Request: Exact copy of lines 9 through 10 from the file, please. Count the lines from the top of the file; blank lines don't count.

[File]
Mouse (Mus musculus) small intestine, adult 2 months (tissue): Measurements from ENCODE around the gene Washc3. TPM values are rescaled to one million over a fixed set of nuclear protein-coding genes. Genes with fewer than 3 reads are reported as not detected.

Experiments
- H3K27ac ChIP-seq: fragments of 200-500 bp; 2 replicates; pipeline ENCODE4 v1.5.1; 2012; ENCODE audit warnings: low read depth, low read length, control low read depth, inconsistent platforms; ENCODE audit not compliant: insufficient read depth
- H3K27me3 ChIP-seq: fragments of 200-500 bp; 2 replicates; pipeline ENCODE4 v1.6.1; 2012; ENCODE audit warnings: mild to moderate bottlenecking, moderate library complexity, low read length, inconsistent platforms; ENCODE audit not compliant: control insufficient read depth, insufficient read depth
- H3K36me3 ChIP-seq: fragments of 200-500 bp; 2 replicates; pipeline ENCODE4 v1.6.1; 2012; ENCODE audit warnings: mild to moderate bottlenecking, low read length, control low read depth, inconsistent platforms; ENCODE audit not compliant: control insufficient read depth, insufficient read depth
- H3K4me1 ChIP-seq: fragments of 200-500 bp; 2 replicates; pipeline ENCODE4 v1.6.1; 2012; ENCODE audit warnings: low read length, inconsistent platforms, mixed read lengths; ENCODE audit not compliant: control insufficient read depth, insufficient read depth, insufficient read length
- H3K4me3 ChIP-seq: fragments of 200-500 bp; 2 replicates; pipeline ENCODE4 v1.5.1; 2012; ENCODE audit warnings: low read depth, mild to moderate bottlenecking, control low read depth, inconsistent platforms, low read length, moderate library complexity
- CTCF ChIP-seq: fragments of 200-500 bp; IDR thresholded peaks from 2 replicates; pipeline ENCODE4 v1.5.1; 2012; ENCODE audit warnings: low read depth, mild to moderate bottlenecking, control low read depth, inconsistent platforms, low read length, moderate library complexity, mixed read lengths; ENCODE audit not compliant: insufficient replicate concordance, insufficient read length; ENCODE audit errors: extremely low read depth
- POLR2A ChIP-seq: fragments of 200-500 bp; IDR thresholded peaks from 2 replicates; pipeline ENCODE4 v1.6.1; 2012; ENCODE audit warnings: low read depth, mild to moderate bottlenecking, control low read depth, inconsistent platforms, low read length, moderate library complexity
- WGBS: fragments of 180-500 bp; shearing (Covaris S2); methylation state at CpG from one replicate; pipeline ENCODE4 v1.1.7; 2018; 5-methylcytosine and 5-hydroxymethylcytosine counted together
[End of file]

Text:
- POLR2A ChIP-seq: fragments of 200-500 bp; IDR thresholded peaks from 2 replicates; pipeline ENCODE4 v1.6.1; 2012; ENCODE audit warnings: low read depth, mild to moderate bottlenecking, control low read depth, inconsistent platforms, low read length, moderate library complexity
- WGBS: fragments of 180-500 bp; shearing (Covaris S2); methylation state at CpG from one replicate; pipeline ENCODE4 v1.1.7; 2018; 5-methylcytosine and 5-hydroxymethylcytosine counted together